A less positive outcome of this power-sharing pact was that it closed the political system to new entrants and emerging forces. Colombians in many rural areas – where rates of poverty were particularly elevated – felt especially disenfranchised by the new structure. A number of the peasant militia which had been formed during “La Violencia” thus opted not to surrender their arms to authorities, refusing to accept the legitimacy of the central government. Instead, they asserted their autonomy, forming self-proclaimed ‘independent republics’ in remote parts of the countryside.
Left Wing Insurgency
During the first few years after “La Violencia”, authorities exhibited a degree of reluctant tolerance towards these independent republics. However, as time progressed and the new political regime consolidated, Bogota’s attitude towards the peasant militia groups hardened. By 1962, authorities decided it was time to act and began a new military offensive against the largest of these entities, the ‘republic’ of Marquetalia.
During May and June 1964, military forces bombarded and invaded Marquetalia. Leading the peasant resistance against the attack was Manuel Marulanda Vélez, aka “Tirofijo” or “Sureshot”. Though the army eventually took control of the area Tirofijo and other peasant leaders escaped with their lives, fleeing to remote jungle areas to plan their next move. The military invasion of Marquetalia convinced the group, which was already advocating Marxist political thought, of the need for a radical overhaul of the Colombian political system.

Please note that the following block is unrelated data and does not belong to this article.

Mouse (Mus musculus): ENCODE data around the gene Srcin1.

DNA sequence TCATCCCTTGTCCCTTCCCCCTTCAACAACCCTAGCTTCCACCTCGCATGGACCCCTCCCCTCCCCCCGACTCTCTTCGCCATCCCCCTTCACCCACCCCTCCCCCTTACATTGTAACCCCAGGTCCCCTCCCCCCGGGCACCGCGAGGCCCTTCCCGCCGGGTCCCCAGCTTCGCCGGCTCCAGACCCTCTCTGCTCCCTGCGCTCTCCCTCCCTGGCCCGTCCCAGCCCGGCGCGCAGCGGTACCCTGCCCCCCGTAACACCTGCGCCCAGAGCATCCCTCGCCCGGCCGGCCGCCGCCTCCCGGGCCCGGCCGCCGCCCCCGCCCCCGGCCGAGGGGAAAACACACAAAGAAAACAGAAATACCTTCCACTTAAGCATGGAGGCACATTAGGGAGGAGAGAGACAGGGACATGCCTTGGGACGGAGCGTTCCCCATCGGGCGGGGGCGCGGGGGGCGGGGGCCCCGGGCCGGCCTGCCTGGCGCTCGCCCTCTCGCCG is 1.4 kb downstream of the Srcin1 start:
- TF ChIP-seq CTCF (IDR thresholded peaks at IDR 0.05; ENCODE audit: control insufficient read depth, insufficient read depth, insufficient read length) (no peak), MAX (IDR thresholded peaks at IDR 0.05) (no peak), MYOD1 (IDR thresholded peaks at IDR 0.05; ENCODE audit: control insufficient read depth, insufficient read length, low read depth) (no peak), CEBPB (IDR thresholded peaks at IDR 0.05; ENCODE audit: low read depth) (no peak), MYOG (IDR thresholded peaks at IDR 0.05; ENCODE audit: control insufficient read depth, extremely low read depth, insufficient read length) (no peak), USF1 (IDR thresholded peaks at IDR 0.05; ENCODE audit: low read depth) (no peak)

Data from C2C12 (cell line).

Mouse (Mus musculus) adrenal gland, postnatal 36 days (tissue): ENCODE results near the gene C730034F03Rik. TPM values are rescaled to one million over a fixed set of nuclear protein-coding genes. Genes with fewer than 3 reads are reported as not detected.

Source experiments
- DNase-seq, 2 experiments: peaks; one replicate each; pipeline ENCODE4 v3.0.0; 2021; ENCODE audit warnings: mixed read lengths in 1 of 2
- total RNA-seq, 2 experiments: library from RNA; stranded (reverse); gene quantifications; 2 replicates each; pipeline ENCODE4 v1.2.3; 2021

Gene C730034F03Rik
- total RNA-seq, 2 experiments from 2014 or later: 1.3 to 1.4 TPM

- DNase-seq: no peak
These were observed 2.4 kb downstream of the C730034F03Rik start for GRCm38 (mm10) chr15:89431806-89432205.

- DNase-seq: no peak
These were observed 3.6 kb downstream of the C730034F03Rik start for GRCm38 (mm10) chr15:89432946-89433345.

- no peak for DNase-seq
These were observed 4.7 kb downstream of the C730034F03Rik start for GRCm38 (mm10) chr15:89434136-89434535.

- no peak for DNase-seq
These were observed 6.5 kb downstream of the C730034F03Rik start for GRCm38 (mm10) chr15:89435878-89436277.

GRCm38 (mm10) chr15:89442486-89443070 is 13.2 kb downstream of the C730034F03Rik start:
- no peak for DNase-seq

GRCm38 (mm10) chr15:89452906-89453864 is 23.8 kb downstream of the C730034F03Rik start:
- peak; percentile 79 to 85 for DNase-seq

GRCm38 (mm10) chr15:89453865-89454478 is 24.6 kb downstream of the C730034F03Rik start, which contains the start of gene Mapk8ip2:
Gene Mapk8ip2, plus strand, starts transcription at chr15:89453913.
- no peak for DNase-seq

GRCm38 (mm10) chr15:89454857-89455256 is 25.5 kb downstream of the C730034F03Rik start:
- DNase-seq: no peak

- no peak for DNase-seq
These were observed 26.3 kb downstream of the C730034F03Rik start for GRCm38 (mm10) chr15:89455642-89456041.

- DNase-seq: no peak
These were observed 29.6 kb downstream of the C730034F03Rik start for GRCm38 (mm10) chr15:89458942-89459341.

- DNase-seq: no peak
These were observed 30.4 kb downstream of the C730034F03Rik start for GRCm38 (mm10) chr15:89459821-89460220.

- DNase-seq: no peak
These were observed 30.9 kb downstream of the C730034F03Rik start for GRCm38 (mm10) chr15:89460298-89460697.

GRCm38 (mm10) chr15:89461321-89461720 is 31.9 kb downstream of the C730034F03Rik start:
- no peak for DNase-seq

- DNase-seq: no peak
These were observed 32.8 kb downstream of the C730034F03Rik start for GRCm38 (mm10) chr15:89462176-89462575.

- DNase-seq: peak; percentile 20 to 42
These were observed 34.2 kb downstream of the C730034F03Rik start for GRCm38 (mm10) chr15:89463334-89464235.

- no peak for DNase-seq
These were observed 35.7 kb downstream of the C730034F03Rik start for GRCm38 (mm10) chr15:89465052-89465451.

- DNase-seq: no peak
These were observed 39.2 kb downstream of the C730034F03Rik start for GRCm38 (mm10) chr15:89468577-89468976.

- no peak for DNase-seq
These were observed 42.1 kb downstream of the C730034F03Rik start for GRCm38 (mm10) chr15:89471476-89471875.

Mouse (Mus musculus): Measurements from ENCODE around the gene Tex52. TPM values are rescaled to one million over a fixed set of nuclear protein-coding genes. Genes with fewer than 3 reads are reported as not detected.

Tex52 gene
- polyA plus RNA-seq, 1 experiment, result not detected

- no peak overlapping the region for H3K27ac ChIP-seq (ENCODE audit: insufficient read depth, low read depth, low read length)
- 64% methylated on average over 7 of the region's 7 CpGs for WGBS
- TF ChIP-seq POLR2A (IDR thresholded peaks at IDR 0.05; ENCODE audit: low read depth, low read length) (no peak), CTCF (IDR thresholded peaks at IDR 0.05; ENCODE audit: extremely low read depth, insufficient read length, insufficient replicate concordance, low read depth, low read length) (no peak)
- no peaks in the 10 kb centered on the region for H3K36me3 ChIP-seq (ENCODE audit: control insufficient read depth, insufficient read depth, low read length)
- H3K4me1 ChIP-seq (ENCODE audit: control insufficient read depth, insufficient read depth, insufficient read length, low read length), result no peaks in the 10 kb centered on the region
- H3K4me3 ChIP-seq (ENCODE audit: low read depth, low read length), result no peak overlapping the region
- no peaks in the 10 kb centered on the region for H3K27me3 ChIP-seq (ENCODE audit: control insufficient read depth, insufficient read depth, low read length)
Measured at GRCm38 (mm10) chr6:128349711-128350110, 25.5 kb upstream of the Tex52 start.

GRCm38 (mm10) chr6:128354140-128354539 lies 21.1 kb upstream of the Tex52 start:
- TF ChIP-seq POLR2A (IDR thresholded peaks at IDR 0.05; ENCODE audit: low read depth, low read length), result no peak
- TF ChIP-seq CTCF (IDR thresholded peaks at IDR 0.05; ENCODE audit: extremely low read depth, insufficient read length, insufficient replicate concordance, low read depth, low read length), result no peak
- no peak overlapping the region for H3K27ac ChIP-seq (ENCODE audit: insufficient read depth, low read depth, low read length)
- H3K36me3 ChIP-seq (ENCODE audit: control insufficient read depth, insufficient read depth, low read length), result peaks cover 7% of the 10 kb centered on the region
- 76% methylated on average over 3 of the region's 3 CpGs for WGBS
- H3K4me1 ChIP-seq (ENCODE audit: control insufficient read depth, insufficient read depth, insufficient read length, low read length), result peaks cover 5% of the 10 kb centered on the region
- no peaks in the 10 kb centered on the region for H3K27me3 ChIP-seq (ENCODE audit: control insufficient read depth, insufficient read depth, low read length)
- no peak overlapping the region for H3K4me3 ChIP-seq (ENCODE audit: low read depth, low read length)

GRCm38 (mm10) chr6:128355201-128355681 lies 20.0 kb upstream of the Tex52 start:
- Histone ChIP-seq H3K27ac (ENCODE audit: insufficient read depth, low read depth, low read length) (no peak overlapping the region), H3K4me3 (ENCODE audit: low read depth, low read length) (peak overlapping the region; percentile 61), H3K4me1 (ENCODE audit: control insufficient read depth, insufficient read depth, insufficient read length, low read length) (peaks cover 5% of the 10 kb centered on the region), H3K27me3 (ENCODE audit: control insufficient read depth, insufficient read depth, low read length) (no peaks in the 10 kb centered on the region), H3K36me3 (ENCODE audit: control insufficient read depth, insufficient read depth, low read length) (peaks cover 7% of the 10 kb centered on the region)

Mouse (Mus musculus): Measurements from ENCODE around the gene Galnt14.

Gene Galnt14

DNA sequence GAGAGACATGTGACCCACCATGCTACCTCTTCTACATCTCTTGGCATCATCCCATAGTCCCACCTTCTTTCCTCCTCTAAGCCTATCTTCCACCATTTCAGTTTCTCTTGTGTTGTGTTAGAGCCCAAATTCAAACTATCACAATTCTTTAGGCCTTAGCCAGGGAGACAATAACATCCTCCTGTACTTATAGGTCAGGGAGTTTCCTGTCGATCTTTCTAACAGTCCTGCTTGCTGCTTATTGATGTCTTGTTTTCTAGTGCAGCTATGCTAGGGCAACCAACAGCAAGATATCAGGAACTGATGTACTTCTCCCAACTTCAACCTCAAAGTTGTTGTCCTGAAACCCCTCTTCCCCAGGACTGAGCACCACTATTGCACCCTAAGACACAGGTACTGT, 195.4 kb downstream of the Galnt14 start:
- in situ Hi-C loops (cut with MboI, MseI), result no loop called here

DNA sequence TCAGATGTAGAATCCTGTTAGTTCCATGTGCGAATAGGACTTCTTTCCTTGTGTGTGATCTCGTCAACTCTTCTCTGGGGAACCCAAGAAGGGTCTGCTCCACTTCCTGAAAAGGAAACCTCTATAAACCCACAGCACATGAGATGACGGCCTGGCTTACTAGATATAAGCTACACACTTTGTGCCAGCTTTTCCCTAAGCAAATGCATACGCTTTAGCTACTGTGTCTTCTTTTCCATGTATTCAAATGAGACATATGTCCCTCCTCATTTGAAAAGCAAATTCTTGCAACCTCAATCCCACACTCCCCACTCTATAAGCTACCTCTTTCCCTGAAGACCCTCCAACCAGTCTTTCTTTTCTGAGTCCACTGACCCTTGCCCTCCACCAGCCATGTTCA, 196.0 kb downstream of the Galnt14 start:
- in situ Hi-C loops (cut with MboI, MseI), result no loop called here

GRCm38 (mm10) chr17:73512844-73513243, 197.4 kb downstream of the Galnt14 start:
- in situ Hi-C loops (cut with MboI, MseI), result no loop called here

Shortly after, the group settled on armed struggle as a means to achieve political change and adopted the name the Revolutionary Armed Forces of Colombia (FARC). In order to finance its military activities, the group began to carry out its first kidnaps of wealthy landowners and political figures. This tactic was originally intended as a kind of redistributive action; extracting money from the wealthy and transferring it to the rural poor.
The FARC was only one of a myriad of left wing insurgent organisations which formed around this time
The FARC was only one of a myriad of left wing insurgent organisations which formed around this time – itself, a reflection of the confrontational and polemical nature of Colombian politics in the early 1960s. In 1964 the National Liberation Army (ELN) was created by a group of rural students who had traveled and studied revolutionary ideology in Cuba on scholarships funded by Fidel Castro.
These two insurgent organisations (both of which remain operational to date) were joined in 1967 by the now defunct Population Liberation Army (EPL): a violent offshoot from Colombia’s Communist Party. A final group, M-19 – which comprised a mixture of mainly urban left-wing activists, students, disaffected FARC militants and trade unionists – was formed in response to widespread allegations of fraud during the 1970 general elections, which proved detrimental to left leaning candidates.
Thus, by the 1970s the Colombian state was already facing a number of armed challenges from both rural and urban areas of the country. With weak government institutions and the proliferation of violent actors, the stage was set for a long-lasting conflict.
The Conflict Intensifies
Though several insurgent groups formed in the 1960s, their activities remained comparatively limited for the first few years of their operation, while they developed their political and operational strategies.